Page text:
I recently had a look at the Diet Doctor site.
Eating better: Six steps down the carb mountain is well written with many good tips. That is until I got to the recommendation to eat dark chocolate, where I grew very concerned. It turns out that this makes my blood spike more than with most other foods.
In the article How different foods affect blood sugar levels – Compared to teaspoons of sugar, Dr Andreas listed Apples as one of the low GI foods.
Incidentally, the Weizman Institute tested glycemic responses for example both bananas and apples. The responses to bananas clustered nicely around 65 – everyone in the group got close to 65. When they tested apples, the GI responses also averaged at 65, but the individual readings ranged all over the place from 45 to 90, a massive scattering. So for one person, an apple can have a GI of 45 (relatively low) while for another at 90 is a massively high GI.
Here’s a quote from The Personalized Diet, by Prof Eran Segal: “Going by the GI, you would never know for sure whether apples were giving you a blood sugar spike, or were a good choice for you personally. Therefore knowing the GI value might be helpful for you, but knowing the GI value of an apple would probably not. The GI index itself cannot tell you which values will match your reaction to any food.”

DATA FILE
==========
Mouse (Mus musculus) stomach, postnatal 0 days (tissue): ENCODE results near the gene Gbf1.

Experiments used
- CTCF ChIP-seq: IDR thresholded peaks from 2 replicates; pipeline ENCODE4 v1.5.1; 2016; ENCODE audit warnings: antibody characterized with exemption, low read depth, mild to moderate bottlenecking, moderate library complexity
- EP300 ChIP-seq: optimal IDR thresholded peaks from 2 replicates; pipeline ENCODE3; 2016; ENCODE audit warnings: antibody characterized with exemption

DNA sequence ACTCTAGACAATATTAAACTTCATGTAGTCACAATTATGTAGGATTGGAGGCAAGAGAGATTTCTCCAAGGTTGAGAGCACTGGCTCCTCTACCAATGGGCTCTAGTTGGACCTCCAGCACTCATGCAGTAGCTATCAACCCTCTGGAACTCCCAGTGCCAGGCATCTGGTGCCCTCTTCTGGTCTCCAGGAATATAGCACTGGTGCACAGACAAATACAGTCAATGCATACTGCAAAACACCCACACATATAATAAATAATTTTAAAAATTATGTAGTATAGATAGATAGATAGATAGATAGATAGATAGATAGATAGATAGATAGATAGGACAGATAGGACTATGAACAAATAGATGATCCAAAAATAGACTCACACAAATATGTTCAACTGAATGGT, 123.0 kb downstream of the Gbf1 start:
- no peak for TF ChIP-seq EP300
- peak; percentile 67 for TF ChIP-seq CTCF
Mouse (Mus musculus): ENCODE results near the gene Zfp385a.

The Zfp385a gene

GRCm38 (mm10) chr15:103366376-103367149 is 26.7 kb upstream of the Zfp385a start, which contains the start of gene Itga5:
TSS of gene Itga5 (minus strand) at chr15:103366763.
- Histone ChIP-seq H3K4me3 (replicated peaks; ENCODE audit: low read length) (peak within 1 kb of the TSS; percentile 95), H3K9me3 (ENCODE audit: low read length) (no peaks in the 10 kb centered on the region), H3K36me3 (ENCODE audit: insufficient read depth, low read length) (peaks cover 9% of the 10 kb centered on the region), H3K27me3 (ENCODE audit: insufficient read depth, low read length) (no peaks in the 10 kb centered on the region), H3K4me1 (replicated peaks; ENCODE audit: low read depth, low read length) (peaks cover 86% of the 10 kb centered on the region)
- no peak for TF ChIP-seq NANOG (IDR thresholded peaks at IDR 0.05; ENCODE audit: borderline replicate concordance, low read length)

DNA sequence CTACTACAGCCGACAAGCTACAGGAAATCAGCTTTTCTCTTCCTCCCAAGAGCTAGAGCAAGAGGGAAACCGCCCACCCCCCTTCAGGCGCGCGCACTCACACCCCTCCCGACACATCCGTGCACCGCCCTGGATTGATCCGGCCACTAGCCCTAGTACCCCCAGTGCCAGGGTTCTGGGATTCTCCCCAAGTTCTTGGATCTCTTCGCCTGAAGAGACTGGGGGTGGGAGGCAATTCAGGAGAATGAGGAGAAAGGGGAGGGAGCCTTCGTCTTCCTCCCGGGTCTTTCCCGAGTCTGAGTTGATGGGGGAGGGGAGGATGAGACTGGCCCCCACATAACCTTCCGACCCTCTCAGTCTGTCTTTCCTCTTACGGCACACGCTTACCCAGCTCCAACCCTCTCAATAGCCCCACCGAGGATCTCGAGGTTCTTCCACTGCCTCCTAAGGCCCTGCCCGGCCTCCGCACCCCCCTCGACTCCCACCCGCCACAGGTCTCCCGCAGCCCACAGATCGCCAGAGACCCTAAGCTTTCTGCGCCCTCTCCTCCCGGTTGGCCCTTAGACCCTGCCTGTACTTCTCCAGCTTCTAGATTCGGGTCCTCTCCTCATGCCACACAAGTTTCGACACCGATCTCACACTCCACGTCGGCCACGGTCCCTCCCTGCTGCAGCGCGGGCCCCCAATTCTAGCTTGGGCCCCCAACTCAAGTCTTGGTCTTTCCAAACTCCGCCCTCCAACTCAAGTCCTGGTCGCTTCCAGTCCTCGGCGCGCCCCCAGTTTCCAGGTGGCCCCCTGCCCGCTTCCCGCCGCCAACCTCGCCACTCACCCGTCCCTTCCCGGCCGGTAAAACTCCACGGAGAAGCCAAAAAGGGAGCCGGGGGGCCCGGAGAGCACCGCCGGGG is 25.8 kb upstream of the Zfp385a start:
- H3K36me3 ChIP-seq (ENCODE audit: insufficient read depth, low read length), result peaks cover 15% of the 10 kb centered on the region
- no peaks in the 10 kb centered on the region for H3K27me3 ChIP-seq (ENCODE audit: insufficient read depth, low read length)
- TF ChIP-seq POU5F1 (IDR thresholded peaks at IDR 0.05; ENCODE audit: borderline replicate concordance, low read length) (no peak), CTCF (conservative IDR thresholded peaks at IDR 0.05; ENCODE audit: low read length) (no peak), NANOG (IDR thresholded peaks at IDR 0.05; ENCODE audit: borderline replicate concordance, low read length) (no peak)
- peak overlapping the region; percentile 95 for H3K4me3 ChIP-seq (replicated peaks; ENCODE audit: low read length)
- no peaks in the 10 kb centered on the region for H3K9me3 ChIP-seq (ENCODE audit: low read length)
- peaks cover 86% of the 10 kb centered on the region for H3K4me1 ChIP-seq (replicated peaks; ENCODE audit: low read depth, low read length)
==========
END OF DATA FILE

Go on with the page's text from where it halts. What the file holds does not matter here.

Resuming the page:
Without self measurement, I never would have known that brown rice, oats and oranges make my blood sugar spike through the roof. Without self testing, my father would not have known that maize has virtually no spiking effect on him, and he can have that as breakfast on a tight budget.
The problem with most food recommendation sites is that the blanket advice on food types are dangerous for certain people. In fact, for certain individuals, they are handing them a loaded gun, turning normal people into prediabetics and prediabetics into fullblown diabetics.
Today more than 100 million people in the US are diabetic or prediabetic. Out of a population of what, 350 million, that is a massive problem and in my opinion partly as a result of general diet advice and diets that should work for everybody, but don’t.
Here is an update on my latest biohacking self tests:
New Entries On My Blood Sugar Spike List
Raisins – Raisins do make the hi GI list on many web sites.
Baked beans – Nutrition Australia lists legumes and baked beans on its list of Healthy, low GI food choices.
Dark chocolate – Recommended desert at Diet Doctor.
Butternut soup – Healthline does warn that it is high in carbohydrates.
Cashew nuts – NDTV on cashew nuts: “Moreover, cashews are responsible for lowering blood sugar levels.”